TAXI drivers struggling to cope with soaring fuel prices have said fare rises imposed by Harrogate Borough Council will threaten their livelihoods.
They claim the rise in charges of just three per cent for a five-mile journey will mean they could be put out of business.
The drivers argue they needed an increase of seven per cent just to break even - something which has been agreed in Manchester this month.
Kevin O’Boyle, who owns Central Taxis and used to be chairman of Harrogate’s taxi association, said: “Everyone’s got bills to pay. Unfortunately what happens is people put more hours in.
“It’s not uncommon for a taxi driver to work 80 hours and I know some doing 100 hours. You used to have a clear division of those working days and those working nights. Now they’re both having to do both.
“Sunday was usually a driver’s day off - there would only be a handful of taxis out. Now you can’t get on any taxi ranks in town.
“It’s a crazy situation at the moment.”
Coun Les Ellington, cabinet member of public protection and rural affairs, set the new rates at the end of March. They include a 10p increase on the amount on the meter at the start of the journey, known as the flag fall - just half of the 20p the taxi drivers had requested.
But Coun Ellington said a 20p increase would take the town’s taxi fares from 30th most expensive to sixth in the national league, featuring 300 local authorities.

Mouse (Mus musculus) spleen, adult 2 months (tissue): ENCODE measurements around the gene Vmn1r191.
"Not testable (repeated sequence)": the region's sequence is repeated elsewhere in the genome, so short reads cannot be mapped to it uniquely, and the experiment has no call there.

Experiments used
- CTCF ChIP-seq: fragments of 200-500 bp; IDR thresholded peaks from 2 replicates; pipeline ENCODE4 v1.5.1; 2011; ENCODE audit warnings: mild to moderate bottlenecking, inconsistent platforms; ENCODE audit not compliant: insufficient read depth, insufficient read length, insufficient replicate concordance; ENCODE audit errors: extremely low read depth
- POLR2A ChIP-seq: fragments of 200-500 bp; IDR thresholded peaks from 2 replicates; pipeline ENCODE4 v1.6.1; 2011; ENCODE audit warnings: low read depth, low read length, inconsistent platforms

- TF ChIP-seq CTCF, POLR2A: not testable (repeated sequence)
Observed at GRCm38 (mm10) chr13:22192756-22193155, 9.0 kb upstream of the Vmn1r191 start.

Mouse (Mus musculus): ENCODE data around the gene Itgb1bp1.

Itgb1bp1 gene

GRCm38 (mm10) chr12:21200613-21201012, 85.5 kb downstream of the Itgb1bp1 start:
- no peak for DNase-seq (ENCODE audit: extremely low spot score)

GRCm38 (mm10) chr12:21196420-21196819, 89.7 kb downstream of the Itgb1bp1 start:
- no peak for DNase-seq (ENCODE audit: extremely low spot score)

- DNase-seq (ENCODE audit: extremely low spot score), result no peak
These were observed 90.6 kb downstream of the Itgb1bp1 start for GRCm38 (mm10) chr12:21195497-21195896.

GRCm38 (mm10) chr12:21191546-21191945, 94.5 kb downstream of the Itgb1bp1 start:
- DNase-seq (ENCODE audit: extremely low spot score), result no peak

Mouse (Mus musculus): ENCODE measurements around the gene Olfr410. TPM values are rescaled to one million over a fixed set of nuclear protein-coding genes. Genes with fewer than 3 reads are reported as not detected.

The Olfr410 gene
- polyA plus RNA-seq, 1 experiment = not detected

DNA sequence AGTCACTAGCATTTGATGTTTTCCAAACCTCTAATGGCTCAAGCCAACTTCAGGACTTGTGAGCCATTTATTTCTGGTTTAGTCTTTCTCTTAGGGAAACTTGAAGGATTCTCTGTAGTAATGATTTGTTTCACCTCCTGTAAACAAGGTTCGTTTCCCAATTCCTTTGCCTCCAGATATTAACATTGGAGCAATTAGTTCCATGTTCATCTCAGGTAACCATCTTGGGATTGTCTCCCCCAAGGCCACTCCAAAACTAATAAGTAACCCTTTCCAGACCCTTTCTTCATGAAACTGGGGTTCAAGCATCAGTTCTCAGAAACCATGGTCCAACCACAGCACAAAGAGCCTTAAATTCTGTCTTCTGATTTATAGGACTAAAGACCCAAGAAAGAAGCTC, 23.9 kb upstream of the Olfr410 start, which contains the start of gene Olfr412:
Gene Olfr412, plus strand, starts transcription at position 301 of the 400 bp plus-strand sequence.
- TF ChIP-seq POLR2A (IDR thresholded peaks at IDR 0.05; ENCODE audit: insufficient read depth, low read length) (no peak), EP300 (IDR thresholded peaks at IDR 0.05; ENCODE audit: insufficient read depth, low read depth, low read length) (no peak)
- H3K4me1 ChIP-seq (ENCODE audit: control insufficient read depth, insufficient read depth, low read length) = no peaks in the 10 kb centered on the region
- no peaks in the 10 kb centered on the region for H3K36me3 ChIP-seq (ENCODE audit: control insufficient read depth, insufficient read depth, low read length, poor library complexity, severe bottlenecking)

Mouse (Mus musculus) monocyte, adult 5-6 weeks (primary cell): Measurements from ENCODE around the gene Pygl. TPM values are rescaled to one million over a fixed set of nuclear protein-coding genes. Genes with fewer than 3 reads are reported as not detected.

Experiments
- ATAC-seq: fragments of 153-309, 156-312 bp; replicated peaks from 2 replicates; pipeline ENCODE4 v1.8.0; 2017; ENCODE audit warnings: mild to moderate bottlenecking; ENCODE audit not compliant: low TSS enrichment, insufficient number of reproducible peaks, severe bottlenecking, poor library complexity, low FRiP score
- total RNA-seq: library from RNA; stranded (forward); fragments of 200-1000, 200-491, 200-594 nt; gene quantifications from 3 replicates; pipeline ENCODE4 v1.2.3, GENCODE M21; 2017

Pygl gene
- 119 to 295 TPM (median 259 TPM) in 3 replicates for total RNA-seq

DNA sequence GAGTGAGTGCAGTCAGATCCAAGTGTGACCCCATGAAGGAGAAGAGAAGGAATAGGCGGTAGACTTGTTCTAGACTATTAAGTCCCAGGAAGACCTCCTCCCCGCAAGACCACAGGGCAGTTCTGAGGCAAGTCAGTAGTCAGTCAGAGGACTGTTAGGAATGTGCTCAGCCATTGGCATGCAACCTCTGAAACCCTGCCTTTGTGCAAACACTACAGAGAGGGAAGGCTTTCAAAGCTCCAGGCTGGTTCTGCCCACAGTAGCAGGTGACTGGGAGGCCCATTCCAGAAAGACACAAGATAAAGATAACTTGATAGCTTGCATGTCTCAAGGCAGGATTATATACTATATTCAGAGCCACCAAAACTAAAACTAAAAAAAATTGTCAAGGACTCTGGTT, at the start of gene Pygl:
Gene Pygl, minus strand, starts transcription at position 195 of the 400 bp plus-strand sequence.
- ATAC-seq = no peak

He agreed a reduction in the distance travelled before the tariff changes, hoping to offset the increasing cost of fuel while keeping fares reasonable for passengers. The new fares came into effect last week despite the objections of the town’s taxi drivers.
Mr O’Boyle said Harrogate was at one point seventh in the league tables, and argued these were misleading anyway, as they were only calculated on how much each authority charged for the first two miles of a journey.
He said: “There are so many permutations that, for example, we’re now on £1.75 a mile. There are a number of councils on £2 a mile who are behind us in the league table. Within a month that could all change anyway.”
Mr O’Boyle also called for decisions to be made by the licensing committee, as they used to be, rather than by an individual cabinet member.